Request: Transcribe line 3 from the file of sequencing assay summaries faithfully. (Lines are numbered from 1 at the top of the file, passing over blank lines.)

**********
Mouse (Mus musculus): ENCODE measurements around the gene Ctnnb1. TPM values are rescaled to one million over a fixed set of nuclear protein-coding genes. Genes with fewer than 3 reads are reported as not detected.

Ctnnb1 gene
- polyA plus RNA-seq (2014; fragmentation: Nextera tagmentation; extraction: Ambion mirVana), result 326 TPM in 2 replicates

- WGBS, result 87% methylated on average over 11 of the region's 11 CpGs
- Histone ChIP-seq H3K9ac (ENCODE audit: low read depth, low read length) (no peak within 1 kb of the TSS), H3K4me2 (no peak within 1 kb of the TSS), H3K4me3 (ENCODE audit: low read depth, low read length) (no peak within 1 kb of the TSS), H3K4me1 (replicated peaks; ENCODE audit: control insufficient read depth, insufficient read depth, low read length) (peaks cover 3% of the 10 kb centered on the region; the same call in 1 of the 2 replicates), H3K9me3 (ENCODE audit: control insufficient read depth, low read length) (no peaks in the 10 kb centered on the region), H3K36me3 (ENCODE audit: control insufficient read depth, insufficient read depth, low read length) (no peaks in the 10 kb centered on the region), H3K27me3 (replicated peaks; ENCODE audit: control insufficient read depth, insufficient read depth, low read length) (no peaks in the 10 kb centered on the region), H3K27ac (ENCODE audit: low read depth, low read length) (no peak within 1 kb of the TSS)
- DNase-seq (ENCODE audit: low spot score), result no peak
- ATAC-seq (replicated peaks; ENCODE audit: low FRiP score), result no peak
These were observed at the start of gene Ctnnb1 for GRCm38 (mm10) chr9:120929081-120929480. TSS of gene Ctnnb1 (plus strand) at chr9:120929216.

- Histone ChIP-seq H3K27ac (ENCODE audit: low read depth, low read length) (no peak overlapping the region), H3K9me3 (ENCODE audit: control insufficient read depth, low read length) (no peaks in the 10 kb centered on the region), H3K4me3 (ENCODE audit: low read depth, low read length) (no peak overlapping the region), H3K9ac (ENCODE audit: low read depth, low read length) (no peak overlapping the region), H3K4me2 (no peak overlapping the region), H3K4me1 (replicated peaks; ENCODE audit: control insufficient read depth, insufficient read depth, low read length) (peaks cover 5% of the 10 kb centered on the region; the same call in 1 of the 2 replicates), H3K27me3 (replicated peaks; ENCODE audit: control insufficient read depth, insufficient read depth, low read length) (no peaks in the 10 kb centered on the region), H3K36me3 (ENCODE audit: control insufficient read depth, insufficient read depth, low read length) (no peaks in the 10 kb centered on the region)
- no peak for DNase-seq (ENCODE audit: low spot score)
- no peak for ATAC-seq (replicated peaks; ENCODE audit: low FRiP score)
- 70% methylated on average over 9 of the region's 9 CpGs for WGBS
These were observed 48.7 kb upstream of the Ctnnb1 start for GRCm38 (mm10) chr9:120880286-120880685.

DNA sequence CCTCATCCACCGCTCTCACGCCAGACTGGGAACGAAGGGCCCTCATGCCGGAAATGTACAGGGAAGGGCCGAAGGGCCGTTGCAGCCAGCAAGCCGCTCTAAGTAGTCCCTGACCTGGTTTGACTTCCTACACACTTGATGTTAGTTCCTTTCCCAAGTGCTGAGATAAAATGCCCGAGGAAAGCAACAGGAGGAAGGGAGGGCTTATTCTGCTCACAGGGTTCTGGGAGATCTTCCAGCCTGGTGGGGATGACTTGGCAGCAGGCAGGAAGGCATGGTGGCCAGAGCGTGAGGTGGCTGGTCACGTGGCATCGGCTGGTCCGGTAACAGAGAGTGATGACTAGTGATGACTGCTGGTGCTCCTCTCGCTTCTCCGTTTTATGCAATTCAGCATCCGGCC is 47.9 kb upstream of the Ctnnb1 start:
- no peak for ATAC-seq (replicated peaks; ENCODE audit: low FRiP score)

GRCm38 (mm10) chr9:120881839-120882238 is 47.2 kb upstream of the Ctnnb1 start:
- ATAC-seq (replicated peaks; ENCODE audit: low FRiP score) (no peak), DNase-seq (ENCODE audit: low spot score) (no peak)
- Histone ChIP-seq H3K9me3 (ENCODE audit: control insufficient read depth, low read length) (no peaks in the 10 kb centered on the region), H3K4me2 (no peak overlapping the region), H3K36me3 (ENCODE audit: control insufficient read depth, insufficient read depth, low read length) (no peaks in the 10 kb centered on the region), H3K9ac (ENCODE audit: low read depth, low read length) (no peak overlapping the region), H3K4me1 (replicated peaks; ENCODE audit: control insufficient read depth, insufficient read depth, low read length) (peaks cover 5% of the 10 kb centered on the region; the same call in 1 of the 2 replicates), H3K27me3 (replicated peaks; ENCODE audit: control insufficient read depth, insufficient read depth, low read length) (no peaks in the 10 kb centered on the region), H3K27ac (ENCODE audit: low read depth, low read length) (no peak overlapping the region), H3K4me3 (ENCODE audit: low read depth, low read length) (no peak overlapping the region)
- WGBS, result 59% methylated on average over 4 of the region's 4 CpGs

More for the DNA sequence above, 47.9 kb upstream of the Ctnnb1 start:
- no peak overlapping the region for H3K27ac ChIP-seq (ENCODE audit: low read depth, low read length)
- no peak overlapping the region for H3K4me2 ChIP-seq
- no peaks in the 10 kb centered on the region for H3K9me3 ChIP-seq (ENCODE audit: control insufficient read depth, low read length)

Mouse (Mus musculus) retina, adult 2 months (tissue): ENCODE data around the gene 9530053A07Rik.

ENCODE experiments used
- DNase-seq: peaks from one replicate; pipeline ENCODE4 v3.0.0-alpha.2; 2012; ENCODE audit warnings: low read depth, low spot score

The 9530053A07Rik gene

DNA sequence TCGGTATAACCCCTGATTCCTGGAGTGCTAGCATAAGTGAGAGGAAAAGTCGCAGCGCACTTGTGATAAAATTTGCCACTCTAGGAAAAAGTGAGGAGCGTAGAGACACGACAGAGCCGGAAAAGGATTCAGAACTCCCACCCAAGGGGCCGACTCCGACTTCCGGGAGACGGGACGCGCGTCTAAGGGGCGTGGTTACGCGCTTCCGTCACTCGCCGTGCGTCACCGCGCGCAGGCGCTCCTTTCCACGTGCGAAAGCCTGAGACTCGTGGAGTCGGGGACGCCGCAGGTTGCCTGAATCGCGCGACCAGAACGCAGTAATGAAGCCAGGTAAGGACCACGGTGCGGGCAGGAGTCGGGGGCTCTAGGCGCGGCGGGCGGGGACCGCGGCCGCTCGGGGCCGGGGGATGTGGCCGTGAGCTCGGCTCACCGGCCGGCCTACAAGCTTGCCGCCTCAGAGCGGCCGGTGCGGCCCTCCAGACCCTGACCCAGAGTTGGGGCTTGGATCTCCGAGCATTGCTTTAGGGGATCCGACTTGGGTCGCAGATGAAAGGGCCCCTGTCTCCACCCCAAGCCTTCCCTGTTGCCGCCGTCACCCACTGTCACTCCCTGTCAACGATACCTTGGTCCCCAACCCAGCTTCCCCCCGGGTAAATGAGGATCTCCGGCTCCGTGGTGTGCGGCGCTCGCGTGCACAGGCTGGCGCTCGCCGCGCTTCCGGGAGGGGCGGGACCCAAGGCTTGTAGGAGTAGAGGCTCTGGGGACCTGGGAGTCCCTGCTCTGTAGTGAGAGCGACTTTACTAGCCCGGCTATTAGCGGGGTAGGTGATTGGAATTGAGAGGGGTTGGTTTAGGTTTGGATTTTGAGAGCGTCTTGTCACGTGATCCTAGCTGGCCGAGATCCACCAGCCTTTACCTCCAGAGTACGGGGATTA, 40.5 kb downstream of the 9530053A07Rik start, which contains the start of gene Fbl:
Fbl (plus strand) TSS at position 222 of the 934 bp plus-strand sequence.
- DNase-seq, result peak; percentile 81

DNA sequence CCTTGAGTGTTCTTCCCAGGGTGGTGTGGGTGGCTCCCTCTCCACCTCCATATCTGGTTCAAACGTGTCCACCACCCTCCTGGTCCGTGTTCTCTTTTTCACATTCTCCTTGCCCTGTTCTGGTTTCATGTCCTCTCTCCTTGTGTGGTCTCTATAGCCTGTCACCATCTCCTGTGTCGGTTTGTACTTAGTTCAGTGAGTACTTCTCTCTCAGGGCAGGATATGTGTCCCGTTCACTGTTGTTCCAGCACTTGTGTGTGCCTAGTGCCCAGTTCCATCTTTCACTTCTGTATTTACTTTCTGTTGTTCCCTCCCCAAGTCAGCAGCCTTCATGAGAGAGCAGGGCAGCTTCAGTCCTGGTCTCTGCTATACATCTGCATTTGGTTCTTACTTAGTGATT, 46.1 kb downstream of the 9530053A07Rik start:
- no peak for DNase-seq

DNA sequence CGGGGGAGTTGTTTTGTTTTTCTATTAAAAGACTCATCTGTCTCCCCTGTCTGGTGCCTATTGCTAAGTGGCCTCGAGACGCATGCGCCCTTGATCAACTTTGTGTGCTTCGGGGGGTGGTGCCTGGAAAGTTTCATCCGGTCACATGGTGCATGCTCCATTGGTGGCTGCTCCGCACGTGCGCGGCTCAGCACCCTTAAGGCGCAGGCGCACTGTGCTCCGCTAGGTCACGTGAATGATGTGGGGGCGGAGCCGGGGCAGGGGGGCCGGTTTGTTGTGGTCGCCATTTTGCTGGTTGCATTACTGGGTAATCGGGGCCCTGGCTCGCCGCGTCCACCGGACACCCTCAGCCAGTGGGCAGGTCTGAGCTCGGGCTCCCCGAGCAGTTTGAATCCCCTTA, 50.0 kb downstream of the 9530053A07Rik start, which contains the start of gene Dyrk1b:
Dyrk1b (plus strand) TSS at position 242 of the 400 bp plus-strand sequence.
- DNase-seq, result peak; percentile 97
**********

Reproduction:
- polyA plus RNA-seq (2014; fragmentation: Nextera tagmentation; extraction: Ambion mirVana), result 326 TPM in 2 replicates